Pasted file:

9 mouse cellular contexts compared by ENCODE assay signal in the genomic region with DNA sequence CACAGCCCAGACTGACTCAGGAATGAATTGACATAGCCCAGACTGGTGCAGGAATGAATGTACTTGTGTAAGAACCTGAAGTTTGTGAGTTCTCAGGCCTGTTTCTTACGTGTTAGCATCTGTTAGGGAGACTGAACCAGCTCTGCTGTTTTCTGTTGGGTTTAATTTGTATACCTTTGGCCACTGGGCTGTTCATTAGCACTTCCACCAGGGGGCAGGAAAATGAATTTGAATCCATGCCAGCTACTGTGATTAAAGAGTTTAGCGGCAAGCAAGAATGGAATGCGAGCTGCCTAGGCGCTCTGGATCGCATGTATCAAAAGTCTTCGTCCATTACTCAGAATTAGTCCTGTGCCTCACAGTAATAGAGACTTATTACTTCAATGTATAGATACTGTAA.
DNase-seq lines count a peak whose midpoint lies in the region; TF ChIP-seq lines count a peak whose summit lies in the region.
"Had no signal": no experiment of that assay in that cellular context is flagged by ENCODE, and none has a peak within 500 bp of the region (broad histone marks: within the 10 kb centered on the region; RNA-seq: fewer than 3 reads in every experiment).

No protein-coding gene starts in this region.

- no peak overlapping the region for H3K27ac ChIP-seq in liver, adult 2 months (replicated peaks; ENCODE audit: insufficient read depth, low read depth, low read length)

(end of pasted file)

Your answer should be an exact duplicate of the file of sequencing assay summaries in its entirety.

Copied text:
9 mouse cellular contexts compared by ENCODE assay signal in the genomic region with DNA sequence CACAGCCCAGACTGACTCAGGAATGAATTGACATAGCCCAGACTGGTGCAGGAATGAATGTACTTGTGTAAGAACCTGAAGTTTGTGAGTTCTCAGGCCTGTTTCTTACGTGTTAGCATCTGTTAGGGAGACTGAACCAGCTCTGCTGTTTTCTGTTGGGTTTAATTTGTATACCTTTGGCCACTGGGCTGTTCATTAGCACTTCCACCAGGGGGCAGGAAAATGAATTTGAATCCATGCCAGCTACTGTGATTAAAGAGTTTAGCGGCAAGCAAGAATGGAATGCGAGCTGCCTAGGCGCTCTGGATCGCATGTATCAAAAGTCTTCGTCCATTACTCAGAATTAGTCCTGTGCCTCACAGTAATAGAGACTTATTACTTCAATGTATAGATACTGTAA.
DNase-seq lines count a peak whose midpoint lies in the region; TF ChIP-seq lines count a peak whose summit lies in the region.
"Had no signal": no experiment of that assay in that cellular context is flagged by ENCODE, and none has a peak within 500 bp of the region (broad histone marks: within the 10 kb centered on the region; RNA-seq: fewer than 3 reads in every experiment).

No protein-coding gene starts in this region.

- no peak overlapping the region for H3K27ac ChIP-seq in liver, adult 2 months (replicated peaks; ENCODE audit: insufficient read depth, low read depth, low read length)